Opinion

Bernd Debusmann

American nightmare: Al Qaeda at home

Bernd Debusmann
Jan 21, 2010 16:16 UTC

berndforblog- Bernd Debusmann is a Reuters columnist. The opinions expressed are his own -

It has been a recurring nightmare of American counter-terrorist officials for years — growing numbers of home-grown al Qaeda recruits drawn from the Muslim-American community, plus blue-eyed, blond-haired would-be suicide bombers travelling on American passports.

That notion clashes with the widely-held belief that Muslims in the United States are not nearly as prone to being seduced by Al Qaeda propaganda as their co-religionists in Europe. But a series of recent terrorism cases involving American citizens have challenged old assumptions and thrown question marks over a host of surveys meant to show the American Muslim communities’ resistance to radicalization.

Incidents spiked in 2009 and included the arrest of five U.S. citizens in Pakistan, where they allegedly tried to link up with extremists, and the arrest of Daniel Boyd, a white convert to Islam who was accused of plotting to attack soldiers at the U.S. Marine Corps base in Quantico, Virginia. Early in the year, Bryant Vinas, a Hispanic American convert, pleaded guilty to having trained with al Qaeda in Pakistan.

Now, the lure of al Qaeda’s murderous ideas is seen as a real threat. “The group seeks to recruit American citizens to carry out terrorist attacks in the United States,” according to John Kerry, the chairman of the Senate Foreign Relations Committee. “These Americans are not necessarily of Arab and South Asian descent,” he wrote in the preface of a Jan. 20 report from his committee on al Qaeda in Yemen and Somalia. “They include individuals who converted to Islam in (an American) prison or elsewhere and were radicalized.”

“The prospect that U.S. citizens are being trained at al Qaeda camps in both countries deepens our concern…” not least, apparently, because an American official in Yemen told committee investigators that American converts living in Yemen included “blond-haired blue-eyed types.” That echoes then CIA chief Michael Hayden’s 2008 warning that al Qaeda was training “operatives that wouldn’t attract attention if they were going through the customs line at (Washington) Dulles airport.”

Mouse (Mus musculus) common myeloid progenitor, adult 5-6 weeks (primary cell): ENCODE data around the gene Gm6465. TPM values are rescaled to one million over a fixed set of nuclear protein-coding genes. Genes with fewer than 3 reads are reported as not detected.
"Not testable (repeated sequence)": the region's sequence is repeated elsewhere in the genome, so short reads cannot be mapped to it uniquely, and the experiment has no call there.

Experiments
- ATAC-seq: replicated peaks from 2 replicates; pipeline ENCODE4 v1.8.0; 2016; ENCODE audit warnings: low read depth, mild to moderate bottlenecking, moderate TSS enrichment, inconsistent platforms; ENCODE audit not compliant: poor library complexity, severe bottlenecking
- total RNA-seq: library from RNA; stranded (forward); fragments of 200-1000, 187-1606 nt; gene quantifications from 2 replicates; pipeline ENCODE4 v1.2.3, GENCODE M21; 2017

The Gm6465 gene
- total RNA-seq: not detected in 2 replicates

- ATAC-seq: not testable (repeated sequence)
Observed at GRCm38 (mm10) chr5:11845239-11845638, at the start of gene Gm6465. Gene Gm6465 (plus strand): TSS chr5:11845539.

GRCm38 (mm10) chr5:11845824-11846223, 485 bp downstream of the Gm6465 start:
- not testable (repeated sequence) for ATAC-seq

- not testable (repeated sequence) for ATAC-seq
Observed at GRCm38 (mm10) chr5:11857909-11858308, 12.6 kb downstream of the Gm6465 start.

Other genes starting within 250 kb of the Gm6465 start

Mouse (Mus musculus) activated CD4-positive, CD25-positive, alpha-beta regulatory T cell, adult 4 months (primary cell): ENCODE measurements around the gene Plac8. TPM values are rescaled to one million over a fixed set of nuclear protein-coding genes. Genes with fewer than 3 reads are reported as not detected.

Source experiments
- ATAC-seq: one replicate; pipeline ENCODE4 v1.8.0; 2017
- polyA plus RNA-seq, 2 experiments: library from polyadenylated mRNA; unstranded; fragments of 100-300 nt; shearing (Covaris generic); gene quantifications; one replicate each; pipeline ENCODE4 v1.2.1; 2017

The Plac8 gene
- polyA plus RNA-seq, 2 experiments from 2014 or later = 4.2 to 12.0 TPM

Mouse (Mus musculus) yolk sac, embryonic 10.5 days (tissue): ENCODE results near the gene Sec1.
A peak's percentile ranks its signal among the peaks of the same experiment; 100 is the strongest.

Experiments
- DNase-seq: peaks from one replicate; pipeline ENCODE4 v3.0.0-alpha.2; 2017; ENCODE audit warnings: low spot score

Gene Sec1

America, terrorists and Nelson Mandela

Bernd Debusmann
Jan 15, 2010 15:04 UTC

berndforblog- Bernd Debusmann is a Reuters columnist. The opinions expressed are his own -

Woe betide the organization or individual who lands on America’s terrorist list. The consequences are dire and it’s easier to get on the list than off it even if you turn to peaceful politics. Just ask Nelson Mandela.

One of the great statesmen of our time, Mandela stayed on the American terrorist blacklist for 15 years after winning the Nobel Prize prior to becoming South Africa’s first post-Apartheid president. He was removed from the list after then president George W. Bush signed into law a bill that took the label “terrorist” off members of the African National Congress (ANC), the group that used sabotage, bombings and armed attacks against the white minority regime.

The ANC became South Africa’s governing party after the fall of apartheid but the U.S. restrictions imposed on ANC militants stayed in place. Why? Bureaucratic inertia is as good an explanation as any and a look at the current list of what is officially labelled Foreign Terrorist Organisations (FTOs) suggests that once a group earns the designation, it is difficult to shake.

American intelligence and fortune-telling

Bernd Debusmann
Jan 7, 2010 16:17 UTC

berndforblog

– Bernd Debusmann is a Reuters columnist. The opinions expressed are his own —

Hot on the heels of  what President Barack Obama called a potentially disastrous “screw-up” by the civilian intelligence community, here comes a devastating report on shortcomings of military intelligence in Afghanistan, by the officer in charge of it. He likens the work of analysts to fortune-telling.

The report is highly unusual both because of its almost brutal candor and the way it was published, outside military channels. Even more unusual: the three authors hold out journalistic skills as models to emulate for gathering and putting together intelligence.

  •